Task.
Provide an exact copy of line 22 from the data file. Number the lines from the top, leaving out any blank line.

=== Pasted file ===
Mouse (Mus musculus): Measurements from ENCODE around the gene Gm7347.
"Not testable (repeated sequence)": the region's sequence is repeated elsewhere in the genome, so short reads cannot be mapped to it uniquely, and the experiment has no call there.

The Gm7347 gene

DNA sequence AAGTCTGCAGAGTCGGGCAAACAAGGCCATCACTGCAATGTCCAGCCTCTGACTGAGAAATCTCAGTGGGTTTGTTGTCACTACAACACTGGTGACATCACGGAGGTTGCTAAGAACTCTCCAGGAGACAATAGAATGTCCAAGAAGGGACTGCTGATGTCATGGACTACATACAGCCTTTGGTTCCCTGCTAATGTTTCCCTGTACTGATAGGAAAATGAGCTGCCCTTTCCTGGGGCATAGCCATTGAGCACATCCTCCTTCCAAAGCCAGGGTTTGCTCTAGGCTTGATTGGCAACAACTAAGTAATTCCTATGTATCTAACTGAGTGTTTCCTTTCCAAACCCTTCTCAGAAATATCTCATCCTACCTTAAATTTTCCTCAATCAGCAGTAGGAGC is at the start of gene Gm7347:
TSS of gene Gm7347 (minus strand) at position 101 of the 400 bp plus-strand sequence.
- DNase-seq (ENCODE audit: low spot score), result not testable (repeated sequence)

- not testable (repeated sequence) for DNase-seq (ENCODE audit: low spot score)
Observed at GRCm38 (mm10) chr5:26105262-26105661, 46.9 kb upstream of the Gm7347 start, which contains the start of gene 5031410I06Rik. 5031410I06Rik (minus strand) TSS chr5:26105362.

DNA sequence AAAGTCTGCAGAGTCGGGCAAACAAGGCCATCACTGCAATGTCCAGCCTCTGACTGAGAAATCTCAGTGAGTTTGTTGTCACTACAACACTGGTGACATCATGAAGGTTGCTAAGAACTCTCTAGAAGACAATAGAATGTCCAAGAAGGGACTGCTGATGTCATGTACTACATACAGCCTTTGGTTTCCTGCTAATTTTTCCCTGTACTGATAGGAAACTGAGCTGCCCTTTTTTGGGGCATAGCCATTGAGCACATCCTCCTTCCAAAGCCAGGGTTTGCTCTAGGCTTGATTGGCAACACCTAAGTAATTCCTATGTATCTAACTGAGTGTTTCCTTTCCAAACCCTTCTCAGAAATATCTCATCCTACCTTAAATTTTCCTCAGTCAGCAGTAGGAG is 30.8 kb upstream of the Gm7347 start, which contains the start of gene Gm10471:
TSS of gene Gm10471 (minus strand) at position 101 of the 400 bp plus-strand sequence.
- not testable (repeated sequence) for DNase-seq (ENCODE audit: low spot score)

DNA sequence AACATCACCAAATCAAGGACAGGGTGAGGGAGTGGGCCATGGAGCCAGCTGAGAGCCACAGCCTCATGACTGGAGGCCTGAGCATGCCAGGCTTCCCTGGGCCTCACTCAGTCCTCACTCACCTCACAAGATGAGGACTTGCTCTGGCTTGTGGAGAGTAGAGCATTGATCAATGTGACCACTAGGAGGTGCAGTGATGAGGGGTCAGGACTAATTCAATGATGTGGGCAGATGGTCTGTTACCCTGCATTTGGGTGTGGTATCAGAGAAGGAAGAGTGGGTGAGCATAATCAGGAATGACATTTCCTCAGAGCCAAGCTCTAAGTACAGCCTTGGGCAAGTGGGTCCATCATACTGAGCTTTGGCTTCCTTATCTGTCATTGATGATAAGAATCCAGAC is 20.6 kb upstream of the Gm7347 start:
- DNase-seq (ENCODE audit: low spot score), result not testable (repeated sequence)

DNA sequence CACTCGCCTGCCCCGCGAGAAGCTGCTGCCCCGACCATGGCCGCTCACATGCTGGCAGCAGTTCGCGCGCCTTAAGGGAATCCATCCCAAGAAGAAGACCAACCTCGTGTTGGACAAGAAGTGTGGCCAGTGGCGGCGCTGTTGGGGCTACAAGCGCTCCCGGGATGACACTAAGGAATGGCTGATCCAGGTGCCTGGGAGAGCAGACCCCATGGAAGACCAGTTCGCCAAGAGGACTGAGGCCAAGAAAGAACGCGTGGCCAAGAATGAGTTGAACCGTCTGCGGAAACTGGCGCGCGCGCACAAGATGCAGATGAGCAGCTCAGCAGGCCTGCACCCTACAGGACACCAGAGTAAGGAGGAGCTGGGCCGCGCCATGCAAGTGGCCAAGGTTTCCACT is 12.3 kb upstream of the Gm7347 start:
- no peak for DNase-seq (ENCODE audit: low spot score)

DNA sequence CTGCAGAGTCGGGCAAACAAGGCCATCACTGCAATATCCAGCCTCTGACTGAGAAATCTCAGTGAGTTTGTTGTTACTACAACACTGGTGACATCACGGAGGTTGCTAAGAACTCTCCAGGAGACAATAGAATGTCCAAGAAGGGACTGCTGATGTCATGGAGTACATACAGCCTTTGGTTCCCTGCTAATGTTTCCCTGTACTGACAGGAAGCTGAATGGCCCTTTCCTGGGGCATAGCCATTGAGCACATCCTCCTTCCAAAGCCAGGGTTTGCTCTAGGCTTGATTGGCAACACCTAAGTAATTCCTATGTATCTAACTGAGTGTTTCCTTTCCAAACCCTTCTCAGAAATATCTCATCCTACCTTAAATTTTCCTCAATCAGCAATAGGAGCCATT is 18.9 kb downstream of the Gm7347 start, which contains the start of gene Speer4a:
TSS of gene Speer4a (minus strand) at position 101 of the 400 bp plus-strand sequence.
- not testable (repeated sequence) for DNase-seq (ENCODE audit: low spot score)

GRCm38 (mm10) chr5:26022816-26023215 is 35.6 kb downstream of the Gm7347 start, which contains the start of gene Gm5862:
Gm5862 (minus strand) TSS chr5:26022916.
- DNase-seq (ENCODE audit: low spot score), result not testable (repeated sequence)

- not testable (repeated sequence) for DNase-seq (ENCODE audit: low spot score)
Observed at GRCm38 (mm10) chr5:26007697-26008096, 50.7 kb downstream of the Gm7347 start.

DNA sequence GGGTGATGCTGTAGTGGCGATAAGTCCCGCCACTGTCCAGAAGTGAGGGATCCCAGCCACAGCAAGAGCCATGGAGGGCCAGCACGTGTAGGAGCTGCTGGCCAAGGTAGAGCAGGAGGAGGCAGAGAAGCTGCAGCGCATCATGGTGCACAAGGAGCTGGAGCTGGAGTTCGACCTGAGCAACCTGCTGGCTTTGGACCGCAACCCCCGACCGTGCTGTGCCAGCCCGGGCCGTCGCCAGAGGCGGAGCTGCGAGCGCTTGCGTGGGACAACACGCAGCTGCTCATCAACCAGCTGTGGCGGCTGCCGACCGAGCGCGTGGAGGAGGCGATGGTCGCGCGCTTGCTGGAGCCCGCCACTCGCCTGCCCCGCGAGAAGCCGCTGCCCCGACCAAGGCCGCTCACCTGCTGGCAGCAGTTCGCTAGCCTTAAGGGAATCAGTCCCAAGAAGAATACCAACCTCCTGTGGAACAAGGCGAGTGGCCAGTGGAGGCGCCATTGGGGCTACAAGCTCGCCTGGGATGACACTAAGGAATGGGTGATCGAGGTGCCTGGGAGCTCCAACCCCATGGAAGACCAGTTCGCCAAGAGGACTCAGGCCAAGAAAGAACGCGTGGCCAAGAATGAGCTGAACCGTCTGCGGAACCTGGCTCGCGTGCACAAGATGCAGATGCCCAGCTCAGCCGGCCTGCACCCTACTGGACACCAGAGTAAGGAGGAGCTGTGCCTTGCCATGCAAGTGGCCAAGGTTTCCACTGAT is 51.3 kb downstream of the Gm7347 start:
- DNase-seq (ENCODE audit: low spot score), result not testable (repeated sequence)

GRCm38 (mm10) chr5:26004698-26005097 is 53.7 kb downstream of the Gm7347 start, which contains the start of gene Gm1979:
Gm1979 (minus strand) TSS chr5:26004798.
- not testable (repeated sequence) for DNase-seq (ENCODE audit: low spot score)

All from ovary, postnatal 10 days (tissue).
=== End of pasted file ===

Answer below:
- not testable (repeated sequence) for DNase-seq (ENCODE audit: low spot score)